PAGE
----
This John Rhys Plumlee hurdle is pretty impressive...and he's just a freshman. pic.twitter.com/q192MMWz9Q— CBS Sports (@CBSSports) September 28, 2019
Ole Miss was simply outmatched in the game, but Plumlee left it all on the field.
Jerrion Ealy’s home run touchdown vs. Vanderbilt
One of the Ole Miss’ four wins came against a sorry Vanderbilt team. The Rebels ran for 413 total yards in the game and couldn’t seem to be brought down. Ealy ran for 97 yards on four carries, anchored in a 78-yard touchdown run. He broke a tackle beyond the line of scrimmage and took it to the house.
You Can't Teach Speed: Freshmen Edition— Ole Miss Football (@OleMissFB) October 6, 2019
A Thread ⬇️ pic.twitter.com/4SKxNUTOyx
Mama there went that man.
Snoop Conner went streaking vs. Vanderbilt
The thunder to Ealy’s lighting, Conner is a bowling ball that only falls forward. However, his deceptive speed makes him a load to try and bring down. In the slaughter of the Commodores, Conner scored his first collegiate touchdown on an 88-yard foot race. At 5-foot-10, 215 pounds, he blew through the middle and couldn’t be caught.
The play-by-play call makes it just that much better.
“We’re going streaking!!”
Jerrion Ealy runs through a poor fellow vs. New Mexico State
His speed speaks for itself, but Ealy can drive his legs with the best of them. In Ole Miss’ highest scoring game of the season, No. 9 stares a New Mexico State defender head-on and makes him pay.
The Aggie safety is now in the shadow realm.
Snoop Conner is a magician vs. New Mexico State
After seven weeks of consistent ground and pound work, Conner recorded his first 100-yard game against the Aggies. He scored the Rebels’ first touchdown of the game in ridiculous fashion that day.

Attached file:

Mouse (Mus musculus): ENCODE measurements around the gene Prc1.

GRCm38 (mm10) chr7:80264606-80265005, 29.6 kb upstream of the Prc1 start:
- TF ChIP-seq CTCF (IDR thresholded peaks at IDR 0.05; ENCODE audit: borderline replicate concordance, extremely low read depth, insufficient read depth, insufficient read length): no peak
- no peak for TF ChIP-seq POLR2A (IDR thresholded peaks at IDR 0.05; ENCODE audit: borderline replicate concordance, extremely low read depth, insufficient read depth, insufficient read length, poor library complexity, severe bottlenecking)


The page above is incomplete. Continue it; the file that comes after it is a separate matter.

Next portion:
Seriously, how did he get into the end zone?
John Rhys Plumlee’s breakaway vs. LSU
Against the eventual national champions, Plumlee ran for a single-game freshman record 212 yards on 21 carries, while becoming the sixth Rebel to rush for 1,000 yards in a single season. His second touchdown saw him break one around the corner and run a (very unofficial) 4.25 second forty speed for six.
Former LSU defensive coordinator Dave Aranda is now the head coach at Baylor, Ole Miss’ week one opponent, and surely has nightmares to this day.
John Rhys Plumlee scores his fourth tudder vs. LSU
Capping off a historic season with an unprecedented performance against the Tigers, Plumlee owns the single season school records for rushing yardage and touchdowns by a freshman, total touchdowns by a freshman and single-season rushing yards by a quarterback. Scoring his fourth touchdown against the national champions, Plumlee faked a reverse and took it to the house.
Ole Miss QB John Rhys Plumlee is a lot of fun and also the LSU D is worrisome. pic.twitter.com/xBsK6gjLJL— Rob Paul (@RobPaulNFL) November 17, 2019
Look at the vision to cut up the hole.
If the season is played as scheduled, there is no telling how Kiffin will use his abundance of backfield talent. However, in a spread offense that turns to the air far more often than the Rebels did under Rodriguez and Luke in 2019, it is to be expected that the ball-carriers will receive less touches than they did a year ago. That doesn’t mean Ole Miss will be less productive running the ball, as he has coached NFL talent and Heisman Trophy winners like Reggie Bush, Derrick Henry and Devin Singletary.
When Kiffin and Lebby do decide to keep the ball on the ground, history shows that the productivity will continue.